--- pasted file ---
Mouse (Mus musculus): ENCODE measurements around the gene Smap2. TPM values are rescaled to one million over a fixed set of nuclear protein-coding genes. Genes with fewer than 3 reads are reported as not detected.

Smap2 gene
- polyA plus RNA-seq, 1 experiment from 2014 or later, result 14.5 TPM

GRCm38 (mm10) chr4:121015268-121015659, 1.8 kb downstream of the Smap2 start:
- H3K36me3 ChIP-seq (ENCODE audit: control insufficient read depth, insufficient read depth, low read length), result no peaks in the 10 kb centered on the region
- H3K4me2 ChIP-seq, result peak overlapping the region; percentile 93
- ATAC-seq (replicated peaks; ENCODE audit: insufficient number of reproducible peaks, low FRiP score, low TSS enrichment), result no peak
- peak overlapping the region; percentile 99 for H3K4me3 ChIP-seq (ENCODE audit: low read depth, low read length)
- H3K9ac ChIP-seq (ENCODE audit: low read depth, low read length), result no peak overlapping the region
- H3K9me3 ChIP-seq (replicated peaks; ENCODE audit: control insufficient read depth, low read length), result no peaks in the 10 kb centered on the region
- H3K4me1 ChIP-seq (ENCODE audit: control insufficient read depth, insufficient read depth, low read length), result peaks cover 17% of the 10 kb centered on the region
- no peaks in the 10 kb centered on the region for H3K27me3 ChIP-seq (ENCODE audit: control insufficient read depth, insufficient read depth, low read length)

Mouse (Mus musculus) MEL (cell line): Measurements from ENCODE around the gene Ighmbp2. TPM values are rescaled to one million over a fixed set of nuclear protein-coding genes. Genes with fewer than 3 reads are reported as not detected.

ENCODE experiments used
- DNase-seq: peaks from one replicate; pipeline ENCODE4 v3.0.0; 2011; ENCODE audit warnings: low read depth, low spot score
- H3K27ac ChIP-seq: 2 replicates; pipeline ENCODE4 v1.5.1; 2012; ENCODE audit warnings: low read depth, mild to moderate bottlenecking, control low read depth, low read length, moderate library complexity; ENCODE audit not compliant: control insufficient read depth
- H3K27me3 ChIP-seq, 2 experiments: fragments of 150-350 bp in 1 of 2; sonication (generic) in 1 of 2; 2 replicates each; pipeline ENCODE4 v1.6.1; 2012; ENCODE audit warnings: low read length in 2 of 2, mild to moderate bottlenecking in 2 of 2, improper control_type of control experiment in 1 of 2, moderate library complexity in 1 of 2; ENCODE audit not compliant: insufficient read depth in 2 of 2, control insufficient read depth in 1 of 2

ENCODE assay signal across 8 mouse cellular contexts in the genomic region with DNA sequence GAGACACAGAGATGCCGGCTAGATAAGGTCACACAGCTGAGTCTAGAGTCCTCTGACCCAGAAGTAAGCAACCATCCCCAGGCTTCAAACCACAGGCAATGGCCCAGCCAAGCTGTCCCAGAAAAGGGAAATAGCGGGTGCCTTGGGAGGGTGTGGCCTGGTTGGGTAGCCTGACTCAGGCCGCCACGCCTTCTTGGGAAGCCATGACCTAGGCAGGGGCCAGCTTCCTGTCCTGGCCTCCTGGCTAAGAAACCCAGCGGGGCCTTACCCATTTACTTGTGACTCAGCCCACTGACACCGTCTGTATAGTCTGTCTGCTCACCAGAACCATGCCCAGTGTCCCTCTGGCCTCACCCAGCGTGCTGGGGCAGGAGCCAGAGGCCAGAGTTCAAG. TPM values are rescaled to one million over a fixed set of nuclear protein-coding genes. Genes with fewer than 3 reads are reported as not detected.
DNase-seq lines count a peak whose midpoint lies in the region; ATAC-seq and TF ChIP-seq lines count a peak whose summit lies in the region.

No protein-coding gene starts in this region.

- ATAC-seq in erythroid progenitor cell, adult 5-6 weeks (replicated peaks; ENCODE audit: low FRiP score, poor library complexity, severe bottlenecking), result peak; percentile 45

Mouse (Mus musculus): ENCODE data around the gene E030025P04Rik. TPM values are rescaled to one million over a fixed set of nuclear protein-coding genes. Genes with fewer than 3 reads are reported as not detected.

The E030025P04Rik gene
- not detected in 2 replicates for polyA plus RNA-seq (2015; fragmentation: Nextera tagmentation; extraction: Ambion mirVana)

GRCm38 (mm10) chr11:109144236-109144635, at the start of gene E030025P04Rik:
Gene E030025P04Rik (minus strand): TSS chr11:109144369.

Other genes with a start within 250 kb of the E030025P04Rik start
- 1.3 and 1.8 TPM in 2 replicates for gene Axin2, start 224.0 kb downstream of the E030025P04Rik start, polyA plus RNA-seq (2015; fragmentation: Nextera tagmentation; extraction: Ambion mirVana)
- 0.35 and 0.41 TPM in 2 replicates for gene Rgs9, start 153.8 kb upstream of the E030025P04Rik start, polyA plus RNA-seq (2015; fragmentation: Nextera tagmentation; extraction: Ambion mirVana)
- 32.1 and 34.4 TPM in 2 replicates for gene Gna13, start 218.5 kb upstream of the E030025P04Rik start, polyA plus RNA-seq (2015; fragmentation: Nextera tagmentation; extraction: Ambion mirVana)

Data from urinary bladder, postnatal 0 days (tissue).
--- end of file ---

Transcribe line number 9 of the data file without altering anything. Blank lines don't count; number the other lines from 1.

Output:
- H3K9ac ChIP-seq (ENCODE audit: low read depth, low read length), result no peak overlapping the region